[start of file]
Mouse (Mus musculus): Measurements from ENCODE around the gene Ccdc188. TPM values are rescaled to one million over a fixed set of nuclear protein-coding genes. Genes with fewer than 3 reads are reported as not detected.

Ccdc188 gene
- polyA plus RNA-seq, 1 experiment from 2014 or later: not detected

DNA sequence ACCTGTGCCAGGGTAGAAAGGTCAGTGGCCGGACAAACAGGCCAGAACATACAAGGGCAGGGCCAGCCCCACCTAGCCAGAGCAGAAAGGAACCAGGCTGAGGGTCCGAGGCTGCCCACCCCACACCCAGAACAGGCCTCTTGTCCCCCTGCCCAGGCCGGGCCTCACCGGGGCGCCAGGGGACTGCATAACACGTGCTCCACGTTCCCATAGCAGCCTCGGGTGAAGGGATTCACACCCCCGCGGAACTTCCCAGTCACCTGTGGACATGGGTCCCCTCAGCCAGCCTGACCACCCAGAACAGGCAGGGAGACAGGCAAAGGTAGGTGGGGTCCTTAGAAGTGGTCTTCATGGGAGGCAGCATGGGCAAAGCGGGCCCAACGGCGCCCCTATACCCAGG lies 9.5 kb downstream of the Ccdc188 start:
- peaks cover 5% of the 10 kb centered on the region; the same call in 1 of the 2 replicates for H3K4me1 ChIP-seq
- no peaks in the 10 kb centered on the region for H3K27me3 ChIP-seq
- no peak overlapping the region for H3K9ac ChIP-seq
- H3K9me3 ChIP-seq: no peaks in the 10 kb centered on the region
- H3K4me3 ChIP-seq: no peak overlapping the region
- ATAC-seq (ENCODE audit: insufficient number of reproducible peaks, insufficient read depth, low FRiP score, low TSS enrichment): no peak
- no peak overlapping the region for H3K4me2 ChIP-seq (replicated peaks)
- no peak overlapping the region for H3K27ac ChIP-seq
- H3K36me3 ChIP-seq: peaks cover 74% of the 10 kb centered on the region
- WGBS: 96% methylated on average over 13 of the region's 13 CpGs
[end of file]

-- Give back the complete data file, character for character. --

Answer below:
Mouse (Mus musculus): Measurements from ENCODE around the gene Ccdc188. TPM values are rescaled to one million over a fixed set of nuclear protein-coding genes. Genes with fewer than 3 reads are reported as not detected.

Ccdc188 gene
- polyA plus RNA-seq, 1 experiment from 2014 or later: not detected

DNA sequence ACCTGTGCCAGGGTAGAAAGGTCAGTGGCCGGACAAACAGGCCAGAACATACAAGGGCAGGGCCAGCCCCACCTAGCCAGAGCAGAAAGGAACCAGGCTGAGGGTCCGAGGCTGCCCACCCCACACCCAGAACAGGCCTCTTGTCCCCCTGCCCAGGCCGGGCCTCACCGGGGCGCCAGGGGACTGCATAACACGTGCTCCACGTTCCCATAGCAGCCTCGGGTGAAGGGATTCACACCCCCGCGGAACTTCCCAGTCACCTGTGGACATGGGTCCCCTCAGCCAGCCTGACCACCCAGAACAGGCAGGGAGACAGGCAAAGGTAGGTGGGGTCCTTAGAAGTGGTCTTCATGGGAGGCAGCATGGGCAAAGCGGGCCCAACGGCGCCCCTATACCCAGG lies 9.5 kb downstream of the Ccdc188 start:
- peaks cover 5% of the 10 kb centered on the region; the same call in 1 of the 2 replicates for H3K4me1 ChIP-seq
- no peaks in the 10 kb centered on the region for H3K27me3 ChIP-seq
- no peak overlapping the region for H3K9ac ChIP-seq
- H3K9me3 ChIP-seq: no peaks in the 10 kb centered on the region
- H3K4me3 ChIP-seq: no peak overlapping the region
- ATAC-seq (ENCODE audit: insufficient number of reproducible peaks, insufficient read depth, low FRiP score, low TSS enrichment): no peak
- no peak overlapping the region for H3K4me2 ChIP-seq (replicated peaks)
- no peak overlapping the region for H3K27ac ChIP-seq
- H3K36me3 ChIP-seq: peaks cover 74% of the 10 kb centered on the region
- WGBS: 96% methylated on average over 13 of the region's 13 CpGs